Before he became mayor of his hometown of South Bend, Indiana, the Democratic presidential candidate Pete Buttigieg worked for the consulting firm McKinsey & Company. He has used this brief experience to distinguish his record from that of longtime politicians such as Joe Biden and critics of private-sector excesses such as Bernie Sanders and Elizabeth Warren.
But voters have no idea what kind of work Buttigieg did, or who he worked for, during his three years at McKinsey. And he won’t tell us. The candidate says he signed a nondisclosure agreement, from which the company has not released him.
“This is not a tenable situation,” the New York Times editorial board declared this week, calling his silence “inconsistent with the manner in which Mr. Buttigieg has chosen to present himself to voters.”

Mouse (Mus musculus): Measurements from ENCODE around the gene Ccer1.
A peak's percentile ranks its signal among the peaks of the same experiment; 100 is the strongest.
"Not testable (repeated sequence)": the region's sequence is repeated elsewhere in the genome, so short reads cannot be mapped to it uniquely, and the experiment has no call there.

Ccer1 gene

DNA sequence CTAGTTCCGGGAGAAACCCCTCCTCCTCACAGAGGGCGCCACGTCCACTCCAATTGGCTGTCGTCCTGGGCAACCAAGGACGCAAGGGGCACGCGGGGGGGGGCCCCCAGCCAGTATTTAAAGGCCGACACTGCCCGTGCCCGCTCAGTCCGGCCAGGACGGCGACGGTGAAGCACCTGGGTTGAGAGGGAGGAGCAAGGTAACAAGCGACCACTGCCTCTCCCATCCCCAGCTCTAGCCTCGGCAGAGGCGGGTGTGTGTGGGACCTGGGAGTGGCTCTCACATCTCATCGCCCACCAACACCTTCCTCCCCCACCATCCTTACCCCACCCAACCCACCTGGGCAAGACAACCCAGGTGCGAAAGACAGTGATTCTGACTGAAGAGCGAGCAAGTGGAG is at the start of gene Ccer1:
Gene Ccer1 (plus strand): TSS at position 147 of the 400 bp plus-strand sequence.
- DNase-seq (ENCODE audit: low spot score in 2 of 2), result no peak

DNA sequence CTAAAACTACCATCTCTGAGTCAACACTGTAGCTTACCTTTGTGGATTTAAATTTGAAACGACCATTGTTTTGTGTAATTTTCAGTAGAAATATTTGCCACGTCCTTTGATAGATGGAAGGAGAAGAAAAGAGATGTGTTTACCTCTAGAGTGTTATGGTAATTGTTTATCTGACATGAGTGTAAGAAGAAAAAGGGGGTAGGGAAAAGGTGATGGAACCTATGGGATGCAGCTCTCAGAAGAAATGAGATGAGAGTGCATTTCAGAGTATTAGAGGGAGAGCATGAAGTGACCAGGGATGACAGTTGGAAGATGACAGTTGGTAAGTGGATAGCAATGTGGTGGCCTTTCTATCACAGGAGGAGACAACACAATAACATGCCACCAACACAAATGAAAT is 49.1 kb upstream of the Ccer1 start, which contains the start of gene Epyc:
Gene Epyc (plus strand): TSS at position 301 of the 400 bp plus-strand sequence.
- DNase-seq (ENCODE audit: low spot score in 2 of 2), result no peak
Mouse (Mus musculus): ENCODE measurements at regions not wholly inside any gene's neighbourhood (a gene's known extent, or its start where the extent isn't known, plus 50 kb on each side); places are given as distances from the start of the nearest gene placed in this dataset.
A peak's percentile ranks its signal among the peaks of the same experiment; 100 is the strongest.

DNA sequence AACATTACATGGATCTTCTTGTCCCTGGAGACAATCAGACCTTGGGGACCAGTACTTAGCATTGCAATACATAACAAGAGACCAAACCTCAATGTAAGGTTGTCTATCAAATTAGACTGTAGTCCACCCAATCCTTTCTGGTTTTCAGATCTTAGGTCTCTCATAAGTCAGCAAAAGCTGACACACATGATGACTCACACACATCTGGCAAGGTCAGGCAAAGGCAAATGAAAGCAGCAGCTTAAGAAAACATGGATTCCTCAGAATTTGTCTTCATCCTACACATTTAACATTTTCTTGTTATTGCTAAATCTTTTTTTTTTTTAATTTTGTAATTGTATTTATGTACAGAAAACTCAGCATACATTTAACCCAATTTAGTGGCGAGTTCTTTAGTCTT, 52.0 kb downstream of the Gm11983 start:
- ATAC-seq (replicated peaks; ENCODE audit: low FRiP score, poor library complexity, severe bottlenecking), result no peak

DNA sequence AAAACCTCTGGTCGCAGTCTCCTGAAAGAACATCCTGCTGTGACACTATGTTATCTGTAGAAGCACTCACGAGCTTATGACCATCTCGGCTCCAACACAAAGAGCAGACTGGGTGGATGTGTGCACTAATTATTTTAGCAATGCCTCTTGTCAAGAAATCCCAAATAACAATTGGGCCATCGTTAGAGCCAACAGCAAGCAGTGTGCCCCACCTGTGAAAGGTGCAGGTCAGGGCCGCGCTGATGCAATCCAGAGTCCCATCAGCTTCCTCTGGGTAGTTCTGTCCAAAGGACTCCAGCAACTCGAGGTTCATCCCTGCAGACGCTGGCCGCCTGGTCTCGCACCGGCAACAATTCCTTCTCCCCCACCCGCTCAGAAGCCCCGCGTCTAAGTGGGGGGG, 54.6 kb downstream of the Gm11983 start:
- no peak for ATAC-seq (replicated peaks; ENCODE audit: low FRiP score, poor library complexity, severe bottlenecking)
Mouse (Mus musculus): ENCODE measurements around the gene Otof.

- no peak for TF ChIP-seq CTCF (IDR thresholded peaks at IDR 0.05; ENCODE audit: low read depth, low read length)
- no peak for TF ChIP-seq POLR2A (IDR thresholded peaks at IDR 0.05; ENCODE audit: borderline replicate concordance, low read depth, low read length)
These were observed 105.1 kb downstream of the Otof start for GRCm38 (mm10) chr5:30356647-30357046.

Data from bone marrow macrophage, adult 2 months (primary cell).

The Times is right. And I’ll go even further. Buttigieg not only has an obligation to come clean about his corporate experience. Unless the work he did at McKinsey is utterly vile, it would be strategically wise to break his nondisclosure agreement and dare McKinsey to censure its most public alumnus.
What’s the worst that could happen? McKinsey’s PR team could release a statement expressing deep disappointment, or declare that it is considering legal action, or even announce immediately that it is suing for a nondisclosure violation. Buttigieg should welcome the showdown.